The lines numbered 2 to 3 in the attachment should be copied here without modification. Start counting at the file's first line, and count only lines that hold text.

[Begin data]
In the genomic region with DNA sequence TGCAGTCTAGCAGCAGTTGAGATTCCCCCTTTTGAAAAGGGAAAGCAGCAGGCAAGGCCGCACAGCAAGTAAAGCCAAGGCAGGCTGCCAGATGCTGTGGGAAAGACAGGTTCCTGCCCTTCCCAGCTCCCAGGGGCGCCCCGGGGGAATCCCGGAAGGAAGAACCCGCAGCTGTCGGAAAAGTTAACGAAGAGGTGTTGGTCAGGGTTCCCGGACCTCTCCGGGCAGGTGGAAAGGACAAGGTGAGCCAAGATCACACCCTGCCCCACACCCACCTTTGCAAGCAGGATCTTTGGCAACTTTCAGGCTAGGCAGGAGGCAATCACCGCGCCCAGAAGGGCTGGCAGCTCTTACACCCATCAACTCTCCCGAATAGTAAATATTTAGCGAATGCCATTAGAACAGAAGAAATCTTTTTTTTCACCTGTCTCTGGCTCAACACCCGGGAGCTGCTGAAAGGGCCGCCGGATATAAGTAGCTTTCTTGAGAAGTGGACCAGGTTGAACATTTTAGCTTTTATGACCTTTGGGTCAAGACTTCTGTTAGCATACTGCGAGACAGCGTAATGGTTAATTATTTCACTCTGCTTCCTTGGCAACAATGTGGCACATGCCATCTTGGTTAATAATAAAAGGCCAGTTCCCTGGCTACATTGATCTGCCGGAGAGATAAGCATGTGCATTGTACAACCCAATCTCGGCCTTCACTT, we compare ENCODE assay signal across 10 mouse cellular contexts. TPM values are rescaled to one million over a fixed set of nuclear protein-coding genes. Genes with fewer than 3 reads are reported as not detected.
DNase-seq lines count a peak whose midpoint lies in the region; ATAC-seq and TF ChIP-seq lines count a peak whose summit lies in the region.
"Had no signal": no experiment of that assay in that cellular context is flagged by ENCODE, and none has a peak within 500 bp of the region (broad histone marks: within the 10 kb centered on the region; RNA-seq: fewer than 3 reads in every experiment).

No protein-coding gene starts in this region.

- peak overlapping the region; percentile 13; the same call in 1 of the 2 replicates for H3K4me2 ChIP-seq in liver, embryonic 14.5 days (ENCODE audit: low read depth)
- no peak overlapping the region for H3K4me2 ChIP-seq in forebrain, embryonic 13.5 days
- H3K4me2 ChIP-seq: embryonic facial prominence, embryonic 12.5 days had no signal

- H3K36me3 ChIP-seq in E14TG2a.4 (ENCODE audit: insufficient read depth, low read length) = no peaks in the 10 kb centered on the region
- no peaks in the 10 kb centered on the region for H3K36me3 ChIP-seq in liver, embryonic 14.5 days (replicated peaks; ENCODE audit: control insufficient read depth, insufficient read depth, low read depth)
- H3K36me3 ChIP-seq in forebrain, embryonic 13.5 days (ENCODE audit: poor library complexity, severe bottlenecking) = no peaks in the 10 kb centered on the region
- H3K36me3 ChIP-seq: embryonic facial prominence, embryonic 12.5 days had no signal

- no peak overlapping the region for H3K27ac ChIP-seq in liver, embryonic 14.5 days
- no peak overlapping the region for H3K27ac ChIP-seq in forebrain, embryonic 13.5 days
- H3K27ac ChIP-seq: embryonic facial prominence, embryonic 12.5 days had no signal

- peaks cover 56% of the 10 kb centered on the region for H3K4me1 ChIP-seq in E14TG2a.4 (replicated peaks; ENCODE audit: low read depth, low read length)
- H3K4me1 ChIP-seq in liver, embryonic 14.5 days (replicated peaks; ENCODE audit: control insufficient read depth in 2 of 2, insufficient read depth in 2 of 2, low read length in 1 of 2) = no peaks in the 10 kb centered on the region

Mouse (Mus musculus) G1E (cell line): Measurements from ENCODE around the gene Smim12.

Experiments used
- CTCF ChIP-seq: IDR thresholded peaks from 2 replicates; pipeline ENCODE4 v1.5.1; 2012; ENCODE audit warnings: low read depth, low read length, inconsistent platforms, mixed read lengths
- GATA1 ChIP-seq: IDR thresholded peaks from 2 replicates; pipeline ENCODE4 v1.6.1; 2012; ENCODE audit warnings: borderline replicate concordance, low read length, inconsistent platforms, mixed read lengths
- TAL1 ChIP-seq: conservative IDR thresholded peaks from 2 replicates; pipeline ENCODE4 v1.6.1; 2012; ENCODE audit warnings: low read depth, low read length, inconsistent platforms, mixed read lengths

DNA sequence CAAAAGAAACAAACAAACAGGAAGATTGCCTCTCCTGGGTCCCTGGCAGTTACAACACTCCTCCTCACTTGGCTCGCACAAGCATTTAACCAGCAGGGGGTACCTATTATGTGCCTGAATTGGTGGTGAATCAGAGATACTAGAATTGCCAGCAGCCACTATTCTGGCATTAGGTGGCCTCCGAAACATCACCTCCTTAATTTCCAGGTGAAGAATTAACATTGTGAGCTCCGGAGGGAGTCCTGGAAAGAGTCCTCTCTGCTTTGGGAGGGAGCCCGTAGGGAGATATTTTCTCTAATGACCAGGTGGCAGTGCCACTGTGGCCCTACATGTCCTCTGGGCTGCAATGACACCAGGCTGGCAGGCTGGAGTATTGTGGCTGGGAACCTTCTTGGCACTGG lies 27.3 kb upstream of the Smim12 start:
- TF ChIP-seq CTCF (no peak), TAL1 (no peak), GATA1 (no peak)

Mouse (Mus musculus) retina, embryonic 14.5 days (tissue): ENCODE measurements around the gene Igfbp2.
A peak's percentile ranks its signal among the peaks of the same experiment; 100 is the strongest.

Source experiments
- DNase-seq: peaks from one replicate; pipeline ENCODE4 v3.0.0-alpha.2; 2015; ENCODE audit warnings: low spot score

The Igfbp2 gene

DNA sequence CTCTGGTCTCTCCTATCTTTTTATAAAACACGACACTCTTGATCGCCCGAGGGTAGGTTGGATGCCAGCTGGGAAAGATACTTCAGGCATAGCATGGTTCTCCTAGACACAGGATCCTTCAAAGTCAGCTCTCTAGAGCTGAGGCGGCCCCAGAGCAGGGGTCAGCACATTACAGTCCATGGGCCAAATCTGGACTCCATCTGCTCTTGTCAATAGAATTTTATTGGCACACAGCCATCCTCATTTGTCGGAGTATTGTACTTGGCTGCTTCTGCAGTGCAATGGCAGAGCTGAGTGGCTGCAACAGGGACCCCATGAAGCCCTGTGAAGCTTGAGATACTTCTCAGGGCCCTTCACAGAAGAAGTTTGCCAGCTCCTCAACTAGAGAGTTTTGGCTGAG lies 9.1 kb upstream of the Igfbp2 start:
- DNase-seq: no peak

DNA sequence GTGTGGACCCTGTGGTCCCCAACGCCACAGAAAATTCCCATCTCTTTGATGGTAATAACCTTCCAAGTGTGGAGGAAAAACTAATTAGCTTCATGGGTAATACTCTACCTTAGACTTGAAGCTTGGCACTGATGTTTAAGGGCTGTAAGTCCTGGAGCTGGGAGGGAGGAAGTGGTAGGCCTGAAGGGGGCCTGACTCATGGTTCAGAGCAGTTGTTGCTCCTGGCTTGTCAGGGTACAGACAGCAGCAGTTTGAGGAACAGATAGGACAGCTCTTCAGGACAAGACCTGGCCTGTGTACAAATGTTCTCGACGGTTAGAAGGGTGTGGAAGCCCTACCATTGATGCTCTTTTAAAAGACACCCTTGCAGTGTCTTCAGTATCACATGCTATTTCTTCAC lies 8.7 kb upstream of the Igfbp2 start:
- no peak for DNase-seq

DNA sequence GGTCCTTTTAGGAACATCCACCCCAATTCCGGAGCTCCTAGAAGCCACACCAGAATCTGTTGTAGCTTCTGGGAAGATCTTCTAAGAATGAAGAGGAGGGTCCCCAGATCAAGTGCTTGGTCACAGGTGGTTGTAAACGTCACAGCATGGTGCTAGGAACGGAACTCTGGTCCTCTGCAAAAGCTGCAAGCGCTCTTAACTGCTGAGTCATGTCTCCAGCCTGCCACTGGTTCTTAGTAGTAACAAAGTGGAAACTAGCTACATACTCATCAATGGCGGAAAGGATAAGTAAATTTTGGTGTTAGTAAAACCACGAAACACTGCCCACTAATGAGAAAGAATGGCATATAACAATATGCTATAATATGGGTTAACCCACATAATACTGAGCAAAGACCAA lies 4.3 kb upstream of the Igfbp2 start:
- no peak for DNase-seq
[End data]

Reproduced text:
DNase-seq lines count a peak whose midpoint lies in the region; ATAC-seq and TF ChIP-seq lines count a peak whose summit lies in the region.
"Had no signal": no experiment of that assay in that cellular context is flagged by ENCODE, and none has a peak within 500 bp of the region (broad histone marks: within the 10 kb centered on the region; RNA-seq: fewer than 3 reads in every experiment).